Reliability of self-report of health in juvenile offenders

01 December 2008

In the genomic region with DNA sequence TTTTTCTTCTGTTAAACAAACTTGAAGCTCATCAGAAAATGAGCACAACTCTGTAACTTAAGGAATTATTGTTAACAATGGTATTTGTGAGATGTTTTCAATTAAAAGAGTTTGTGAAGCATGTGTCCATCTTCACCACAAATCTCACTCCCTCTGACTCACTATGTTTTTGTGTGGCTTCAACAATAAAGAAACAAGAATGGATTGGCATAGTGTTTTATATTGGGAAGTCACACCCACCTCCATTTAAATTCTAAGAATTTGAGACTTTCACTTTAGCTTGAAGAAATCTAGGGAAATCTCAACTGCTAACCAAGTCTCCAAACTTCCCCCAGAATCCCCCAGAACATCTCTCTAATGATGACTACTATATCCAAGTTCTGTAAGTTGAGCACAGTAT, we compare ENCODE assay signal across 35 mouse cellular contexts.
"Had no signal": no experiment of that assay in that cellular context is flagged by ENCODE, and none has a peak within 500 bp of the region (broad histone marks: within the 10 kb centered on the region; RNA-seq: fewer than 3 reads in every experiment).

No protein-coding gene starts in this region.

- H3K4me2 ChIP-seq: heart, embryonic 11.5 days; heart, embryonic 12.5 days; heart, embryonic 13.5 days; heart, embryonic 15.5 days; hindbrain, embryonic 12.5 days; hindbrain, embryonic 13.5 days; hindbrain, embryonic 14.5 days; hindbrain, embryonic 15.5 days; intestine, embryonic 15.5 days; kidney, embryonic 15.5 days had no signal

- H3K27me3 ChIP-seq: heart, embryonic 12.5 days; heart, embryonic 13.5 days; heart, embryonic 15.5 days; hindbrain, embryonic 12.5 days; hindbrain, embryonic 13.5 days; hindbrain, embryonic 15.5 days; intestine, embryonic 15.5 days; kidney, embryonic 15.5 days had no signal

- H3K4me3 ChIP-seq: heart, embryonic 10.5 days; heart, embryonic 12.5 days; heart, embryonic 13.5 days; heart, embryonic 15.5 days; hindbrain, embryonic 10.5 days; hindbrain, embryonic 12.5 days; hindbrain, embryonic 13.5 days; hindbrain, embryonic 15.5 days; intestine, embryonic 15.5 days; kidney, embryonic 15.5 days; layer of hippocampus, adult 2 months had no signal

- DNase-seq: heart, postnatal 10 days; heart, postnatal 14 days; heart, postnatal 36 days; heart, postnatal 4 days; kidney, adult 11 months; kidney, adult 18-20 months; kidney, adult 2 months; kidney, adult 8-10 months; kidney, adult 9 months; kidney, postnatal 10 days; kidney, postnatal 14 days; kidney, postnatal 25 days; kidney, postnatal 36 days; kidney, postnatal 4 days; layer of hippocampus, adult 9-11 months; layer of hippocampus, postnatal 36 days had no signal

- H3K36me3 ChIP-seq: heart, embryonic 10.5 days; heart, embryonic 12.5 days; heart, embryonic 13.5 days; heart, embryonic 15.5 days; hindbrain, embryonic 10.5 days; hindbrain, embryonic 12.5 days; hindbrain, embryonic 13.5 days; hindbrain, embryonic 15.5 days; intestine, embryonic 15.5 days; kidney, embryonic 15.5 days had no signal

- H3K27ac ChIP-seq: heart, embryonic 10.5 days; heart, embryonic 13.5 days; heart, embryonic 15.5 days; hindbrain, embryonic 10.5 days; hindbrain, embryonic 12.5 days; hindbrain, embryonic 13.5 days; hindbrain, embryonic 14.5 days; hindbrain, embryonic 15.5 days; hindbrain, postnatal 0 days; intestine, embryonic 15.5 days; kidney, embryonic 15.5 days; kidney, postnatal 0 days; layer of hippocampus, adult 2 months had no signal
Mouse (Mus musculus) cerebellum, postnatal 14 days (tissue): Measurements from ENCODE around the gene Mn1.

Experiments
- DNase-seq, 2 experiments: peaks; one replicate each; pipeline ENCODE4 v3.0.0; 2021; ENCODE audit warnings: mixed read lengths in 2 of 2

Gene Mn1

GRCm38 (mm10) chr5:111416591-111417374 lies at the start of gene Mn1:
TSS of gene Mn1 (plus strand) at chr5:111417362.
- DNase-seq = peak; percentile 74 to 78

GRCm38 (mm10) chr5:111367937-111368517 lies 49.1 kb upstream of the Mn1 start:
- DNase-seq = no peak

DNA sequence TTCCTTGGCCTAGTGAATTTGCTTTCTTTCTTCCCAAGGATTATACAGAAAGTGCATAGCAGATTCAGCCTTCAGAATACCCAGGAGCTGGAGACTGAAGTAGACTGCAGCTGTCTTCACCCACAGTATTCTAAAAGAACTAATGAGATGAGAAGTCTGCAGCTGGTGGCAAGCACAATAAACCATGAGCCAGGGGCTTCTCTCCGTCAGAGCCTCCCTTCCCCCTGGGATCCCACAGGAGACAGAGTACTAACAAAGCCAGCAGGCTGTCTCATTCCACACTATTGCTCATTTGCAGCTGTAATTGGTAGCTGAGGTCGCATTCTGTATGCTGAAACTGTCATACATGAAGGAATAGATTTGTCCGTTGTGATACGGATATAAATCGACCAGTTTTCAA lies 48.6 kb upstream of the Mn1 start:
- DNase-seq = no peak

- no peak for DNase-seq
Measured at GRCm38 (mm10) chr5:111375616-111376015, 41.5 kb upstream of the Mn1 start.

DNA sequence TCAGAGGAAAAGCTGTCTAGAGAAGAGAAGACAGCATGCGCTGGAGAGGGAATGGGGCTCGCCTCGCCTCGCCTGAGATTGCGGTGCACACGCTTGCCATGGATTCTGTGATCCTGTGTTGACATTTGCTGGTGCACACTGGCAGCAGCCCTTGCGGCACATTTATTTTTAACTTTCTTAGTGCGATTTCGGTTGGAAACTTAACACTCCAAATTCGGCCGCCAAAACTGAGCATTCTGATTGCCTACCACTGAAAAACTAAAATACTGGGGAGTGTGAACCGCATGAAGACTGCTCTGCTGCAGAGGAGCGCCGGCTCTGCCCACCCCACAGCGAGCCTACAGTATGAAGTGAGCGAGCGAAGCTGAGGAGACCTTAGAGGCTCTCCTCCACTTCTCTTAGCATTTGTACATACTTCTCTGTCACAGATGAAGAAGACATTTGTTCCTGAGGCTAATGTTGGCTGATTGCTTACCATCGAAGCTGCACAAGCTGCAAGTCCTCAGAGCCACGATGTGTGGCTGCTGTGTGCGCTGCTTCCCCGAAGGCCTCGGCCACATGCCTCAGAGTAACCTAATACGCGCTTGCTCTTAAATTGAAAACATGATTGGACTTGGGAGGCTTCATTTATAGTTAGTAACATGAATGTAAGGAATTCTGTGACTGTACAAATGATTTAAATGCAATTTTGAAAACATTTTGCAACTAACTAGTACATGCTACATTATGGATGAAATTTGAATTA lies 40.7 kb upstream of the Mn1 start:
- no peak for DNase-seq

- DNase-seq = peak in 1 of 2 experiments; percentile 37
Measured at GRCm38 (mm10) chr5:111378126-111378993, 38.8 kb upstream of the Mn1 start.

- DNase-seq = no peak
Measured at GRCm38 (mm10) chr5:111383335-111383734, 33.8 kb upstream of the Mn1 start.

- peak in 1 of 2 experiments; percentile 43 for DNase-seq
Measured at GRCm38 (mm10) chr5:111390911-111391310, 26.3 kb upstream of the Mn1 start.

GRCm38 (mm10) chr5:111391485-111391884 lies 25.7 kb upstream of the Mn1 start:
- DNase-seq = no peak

The aim of the present study was to investigate the accuracy of self-reports of juvenile offenders on physical factors (e.g., sleep difficulties, weight related behaviors and weight perceptions), health risk behaviors (e.g., alcohol use), trauma history (e.g., physical and sexual abuse) and psychological factors (e.g., anxiety, suicidal and self-harm behaviors). Self-reports obtained via a Health Questionnaire from 242 incarcerated juvenile offenders were compared with standardized measures (Body Mass Index, Adolescent Psychopathology Scale and Child Trauma Questionnaire) to investigate the reliability (via construct validity) and veracity of their self-report. Using kappa estimates and receiver operating characteristic curves, results generally showed high agreement across measures, suggesting that self-report questions from the health survey could all be used reliably. The degree of accuracy indicated that young offenders are as reliable as clinical and community samples of adolescents in their self-report. These findings have implications for routine assessments and practice evaluations that rely on self-report as the method of data collection and as the basis for clinical formulation and treatment planning.